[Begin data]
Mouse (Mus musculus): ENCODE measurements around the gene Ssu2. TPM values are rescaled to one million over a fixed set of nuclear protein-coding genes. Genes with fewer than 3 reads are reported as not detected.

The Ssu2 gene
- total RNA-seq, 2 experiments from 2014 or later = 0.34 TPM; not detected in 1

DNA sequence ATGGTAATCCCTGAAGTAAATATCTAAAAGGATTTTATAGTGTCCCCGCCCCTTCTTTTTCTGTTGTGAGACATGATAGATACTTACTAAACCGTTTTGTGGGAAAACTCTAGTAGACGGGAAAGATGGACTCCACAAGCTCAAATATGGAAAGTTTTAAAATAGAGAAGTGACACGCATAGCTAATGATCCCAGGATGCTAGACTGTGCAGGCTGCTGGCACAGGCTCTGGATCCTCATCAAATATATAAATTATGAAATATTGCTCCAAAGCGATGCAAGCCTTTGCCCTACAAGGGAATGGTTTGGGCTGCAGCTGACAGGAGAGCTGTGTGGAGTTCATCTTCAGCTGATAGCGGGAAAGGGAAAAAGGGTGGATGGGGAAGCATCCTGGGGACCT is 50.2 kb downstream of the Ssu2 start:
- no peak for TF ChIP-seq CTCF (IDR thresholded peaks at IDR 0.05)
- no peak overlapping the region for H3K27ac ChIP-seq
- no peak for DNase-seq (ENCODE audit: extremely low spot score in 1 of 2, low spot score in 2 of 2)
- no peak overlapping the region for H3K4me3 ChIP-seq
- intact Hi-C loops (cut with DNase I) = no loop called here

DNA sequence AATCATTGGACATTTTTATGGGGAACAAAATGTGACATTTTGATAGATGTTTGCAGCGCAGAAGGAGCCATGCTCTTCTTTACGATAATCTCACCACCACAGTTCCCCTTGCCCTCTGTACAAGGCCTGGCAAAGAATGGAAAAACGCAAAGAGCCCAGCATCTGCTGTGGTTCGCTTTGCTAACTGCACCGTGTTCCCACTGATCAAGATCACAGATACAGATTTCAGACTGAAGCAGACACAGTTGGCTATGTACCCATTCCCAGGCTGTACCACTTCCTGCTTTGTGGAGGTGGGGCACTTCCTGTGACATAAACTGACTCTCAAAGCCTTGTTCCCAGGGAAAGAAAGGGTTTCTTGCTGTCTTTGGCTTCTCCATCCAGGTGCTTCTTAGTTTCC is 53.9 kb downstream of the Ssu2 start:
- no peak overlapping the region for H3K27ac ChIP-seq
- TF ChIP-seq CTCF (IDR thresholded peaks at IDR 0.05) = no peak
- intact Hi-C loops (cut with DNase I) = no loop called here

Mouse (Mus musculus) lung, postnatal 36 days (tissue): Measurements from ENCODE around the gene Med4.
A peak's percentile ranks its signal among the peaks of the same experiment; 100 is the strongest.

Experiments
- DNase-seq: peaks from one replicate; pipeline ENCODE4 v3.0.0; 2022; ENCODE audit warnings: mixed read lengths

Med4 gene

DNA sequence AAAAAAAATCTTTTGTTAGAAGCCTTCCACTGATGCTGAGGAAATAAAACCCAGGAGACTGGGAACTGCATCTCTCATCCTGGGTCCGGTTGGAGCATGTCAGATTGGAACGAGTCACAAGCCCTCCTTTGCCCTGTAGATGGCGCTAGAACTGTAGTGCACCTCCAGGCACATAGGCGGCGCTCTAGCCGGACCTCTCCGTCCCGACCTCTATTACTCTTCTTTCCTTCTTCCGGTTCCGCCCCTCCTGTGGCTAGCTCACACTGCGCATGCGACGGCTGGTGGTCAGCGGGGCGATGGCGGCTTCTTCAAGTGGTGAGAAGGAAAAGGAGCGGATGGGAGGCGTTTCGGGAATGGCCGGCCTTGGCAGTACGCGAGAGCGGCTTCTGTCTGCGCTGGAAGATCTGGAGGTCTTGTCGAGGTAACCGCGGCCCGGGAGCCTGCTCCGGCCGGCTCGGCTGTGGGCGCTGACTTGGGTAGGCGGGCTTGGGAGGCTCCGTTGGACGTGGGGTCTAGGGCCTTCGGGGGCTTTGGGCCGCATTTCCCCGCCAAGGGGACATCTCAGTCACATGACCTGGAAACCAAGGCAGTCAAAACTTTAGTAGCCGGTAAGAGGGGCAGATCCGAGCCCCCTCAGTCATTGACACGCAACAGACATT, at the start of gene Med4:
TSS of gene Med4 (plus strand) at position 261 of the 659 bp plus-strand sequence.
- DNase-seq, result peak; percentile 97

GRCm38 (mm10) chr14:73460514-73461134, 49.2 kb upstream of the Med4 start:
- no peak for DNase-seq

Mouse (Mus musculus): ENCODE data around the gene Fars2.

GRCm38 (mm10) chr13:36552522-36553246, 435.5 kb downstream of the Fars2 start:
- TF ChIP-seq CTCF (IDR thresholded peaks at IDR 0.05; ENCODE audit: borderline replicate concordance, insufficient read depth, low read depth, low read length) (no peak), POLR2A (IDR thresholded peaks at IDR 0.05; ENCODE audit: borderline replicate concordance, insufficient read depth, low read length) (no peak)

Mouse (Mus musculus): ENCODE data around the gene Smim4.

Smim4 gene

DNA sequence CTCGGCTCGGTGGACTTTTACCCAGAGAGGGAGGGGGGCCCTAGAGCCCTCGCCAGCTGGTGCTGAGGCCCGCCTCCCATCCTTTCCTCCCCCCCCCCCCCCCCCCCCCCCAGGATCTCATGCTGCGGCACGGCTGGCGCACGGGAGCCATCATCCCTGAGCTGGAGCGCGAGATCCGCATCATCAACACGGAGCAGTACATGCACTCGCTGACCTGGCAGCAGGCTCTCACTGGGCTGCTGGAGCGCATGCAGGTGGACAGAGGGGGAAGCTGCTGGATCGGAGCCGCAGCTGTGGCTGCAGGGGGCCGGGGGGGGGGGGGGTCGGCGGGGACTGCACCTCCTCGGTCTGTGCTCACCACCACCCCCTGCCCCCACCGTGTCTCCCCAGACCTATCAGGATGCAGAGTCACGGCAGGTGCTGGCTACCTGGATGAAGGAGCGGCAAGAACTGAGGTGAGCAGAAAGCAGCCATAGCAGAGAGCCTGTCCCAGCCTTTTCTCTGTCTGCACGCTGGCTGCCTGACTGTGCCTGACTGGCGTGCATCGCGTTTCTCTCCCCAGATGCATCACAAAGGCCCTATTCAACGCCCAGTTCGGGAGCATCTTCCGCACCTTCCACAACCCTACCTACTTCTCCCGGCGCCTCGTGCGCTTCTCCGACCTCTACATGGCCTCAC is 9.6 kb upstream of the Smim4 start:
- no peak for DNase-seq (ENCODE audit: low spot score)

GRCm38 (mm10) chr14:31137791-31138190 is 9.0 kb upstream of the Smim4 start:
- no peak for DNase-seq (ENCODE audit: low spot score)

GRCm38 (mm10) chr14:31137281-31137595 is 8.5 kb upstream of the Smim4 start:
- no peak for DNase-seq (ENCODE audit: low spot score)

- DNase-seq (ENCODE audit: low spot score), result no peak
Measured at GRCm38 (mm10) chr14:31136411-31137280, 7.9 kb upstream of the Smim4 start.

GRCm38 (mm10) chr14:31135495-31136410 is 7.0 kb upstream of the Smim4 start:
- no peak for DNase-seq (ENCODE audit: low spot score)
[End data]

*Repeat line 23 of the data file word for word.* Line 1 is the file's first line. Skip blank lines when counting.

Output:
- no peak for DNase-seq